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Longueuil police release images of suspects wanted in grandparents scams

Police in Longueuil are trying to stop a group they believe are defrauding seniors.

The seniors have been targeted by a variety of phone techniques, including what is commonly known as the grandparents scam.

The police’s fraud investigation unit released seven pictures of suspects believed to be involved in the deceptive scheme.

The scam generally involves a person calling a senior, and claiming their grandchild, for example, is in legal trouble, either in Canada or abroad, and needs to be bailed out at the police station.

Police say the pitch can be so convincing that many have fallen into the trap over the years. In this case, the Longueuil police claim that a second person, pretending to be a lawyer, urges the target to withdraw thousands of dollars at a bank machine.

A group of accomplices then meet the victim, with a promise to give it to the fake lawyer, who will have the grandchild released.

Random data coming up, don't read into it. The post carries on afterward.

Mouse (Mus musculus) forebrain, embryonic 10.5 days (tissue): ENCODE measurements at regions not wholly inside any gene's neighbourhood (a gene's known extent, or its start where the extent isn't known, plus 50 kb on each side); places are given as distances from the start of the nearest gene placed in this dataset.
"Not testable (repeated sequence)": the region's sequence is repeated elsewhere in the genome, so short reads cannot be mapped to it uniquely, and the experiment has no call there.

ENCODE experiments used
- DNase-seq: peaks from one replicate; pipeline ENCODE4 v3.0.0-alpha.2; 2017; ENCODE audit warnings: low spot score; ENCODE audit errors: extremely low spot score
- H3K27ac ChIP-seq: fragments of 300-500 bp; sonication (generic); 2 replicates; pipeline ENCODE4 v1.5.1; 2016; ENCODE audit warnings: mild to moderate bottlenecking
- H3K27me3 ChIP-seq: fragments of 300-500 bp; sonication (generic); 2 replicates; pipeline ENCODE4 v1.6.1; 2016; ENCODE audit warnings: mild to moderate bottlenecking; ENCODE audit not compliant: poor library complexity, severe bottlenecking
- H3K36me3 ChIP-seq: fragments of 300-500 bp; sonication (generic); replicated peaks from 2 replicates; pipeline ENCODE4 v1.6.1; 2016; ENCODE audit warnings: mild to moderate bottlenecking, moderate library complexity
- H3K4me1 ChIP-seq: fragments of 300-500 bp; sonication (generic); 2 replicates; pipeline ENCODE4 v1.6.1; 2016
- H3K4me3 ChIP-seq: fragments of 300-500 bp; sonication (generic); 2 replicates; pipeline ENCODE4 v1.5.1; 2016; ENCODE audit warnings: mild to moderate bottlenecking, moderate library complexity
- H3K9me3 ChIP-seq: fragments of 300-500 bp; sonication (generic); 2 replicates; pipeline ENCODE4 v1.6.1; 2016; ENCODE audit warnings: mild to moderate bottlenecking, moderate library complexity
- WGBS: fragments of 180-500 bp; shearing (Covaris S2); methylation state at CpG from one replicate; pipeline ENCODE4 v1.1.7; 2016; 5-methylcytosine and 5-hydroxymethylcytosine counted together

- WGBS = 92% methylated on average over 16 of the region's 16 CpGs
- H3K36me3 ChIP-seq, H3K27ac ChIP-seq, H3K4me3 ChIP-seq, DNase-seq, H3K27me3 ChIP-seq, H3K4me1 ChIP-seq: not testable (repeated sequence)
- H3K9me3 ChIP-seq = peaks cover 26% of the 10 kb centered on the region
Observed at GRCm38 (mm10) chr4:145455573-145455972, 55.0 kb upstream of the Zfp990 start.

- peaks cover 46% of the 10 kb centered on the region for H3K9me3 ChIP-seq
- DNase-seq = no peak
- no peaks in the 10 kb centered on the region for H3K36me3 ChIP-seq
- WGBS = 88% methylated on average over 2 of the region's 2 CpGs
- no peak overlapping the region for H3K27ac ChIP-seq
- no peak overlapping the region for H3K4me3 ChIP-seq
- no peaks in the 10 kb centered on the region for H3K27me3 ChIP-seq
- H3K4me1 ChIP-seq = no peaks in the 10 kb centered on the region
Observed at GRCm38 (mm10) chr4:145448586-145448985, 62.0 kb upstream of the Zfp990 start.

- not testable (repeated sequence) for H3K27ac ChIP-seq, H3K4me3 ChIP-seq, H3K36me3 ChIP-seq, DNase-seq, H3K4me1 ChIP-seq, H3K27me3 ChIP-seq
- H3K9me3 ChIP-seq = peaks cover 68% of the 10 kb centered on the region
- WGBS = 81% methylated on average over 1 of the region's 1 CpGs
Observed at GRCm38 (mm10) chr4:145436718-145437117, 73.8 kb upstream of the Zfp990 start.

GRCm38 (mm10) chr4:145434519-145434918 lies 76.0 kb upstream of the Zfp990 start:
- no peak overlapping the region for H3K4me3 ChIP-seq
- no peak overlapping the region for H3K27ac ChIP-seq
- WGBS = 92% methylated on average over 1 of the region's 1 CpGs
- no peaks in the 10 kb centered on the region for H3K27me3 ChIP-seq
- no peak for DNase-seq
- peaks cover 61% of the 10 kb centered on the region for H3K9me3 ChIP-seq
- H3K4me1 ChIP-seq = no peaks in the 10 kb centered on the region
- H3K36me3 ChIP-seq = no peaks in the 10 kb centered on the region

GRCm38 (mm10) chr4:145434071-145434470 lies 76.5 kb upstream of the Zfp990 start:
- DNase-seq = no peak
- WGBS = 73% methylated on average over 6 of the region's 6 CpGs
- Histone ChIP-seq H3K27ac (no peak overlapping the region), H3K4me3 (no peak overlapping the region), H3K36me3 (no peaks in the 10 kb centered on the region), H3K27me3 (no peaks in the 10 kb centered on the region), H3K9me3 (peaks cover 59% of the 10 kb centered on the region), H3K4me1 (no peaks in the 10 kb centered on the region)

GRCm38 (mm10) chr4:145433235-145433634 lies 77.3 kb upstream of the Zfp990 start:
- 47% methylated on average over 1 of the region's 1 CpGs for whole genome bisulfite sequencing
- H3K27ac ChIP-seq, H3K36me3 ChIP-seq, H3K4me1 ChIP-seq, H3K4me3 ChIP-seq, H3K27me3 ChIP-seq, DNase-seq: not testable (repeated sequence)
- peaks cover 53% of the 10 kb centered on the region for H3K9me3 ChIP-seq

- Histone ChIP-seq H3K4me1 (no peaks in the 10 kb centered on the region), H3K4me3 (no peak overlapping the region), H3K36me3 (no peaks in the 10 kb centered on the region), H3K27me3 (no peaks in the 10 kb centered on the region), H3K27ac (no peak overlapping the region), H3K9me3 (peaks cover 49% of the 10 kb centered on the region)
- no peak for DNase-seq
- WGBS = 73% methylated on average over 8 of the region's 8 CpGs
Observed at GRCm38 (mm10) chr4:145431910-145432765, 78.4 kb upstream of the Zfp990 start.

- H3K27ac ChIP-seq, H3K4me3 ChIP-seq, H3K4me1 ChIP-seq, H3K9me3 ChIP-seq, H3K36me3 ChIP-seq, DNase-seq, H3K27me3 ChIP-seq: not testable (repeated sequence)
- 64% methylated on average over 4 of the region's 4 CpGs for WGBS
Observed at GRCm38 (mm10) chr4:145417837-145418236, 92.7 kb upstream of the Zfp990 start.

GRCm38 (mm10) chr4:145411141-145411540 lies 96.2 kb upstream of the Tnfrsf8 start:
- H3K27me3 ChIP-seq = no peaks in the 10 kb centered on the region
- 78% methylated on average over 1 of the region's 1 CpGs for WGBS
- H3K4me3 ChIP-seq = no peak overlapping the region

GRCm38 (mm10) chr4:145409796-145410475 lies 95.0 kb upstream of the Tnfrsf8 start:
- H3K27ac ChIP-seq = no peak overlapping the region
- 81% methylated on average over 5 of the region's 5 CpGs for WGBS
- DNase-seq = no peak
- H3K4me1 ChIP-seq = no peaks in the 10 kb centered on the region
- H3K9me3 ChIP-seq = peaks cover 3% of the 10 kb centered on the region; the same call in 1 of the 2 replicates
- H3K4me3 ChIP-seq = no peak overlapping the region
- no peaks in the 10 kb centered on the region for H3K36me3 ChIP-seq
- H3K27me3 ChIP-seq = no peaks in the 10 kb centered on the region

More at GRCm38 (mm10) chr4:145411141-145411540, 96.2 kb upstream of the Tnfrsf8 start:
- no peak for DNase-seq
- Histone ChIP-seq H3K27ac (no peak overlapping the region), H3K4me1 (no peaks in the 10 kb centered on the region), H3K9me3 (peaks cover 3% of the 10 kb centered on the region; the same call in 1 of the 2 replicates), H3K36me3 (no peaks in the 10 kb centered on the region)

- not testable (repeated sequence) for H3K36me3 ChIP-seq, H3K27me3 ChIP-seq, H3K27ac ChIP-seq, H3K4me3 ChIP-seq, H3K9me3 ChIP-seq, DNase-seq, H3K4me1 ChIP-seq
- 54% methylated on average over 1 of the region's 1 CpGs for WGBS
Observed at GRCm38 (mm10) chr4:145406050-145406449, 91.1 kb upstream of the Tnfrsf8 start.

The supposed grandchild, or other relative, is normally not involved or aware of what’s going on. The con artists will often go through the victim’s public profiles on social media to gather as much personal information as possible about their family.

The scam is difficult to trace, as many victims are too embarrassed to admit they were defrauded. But in this case, police were able to trace some of the suspects involved using video footage near ATMs.

A variant of the scam involves the same callers pretending to be from police service or the bank, claiming their victim’s bank account was compromised and demanding all sorts of private information.

It usually ends with the victim being asked to make a withdrawal at an ATM, where the police impersonator will demand the person hand over the money as evidence of a crime.

Police are reminding residents to be careful: if they get a call regarding a relative in distress demanding money, it’s best to call other family members to see if it’s true.

In the case of attempted bank fraud, financial institutions warn their customers that their staff would never demand passwords through email, text messages, or phone calls.

Anyone who recognizes the suspects in the photos is asked to call 911. Top Stories

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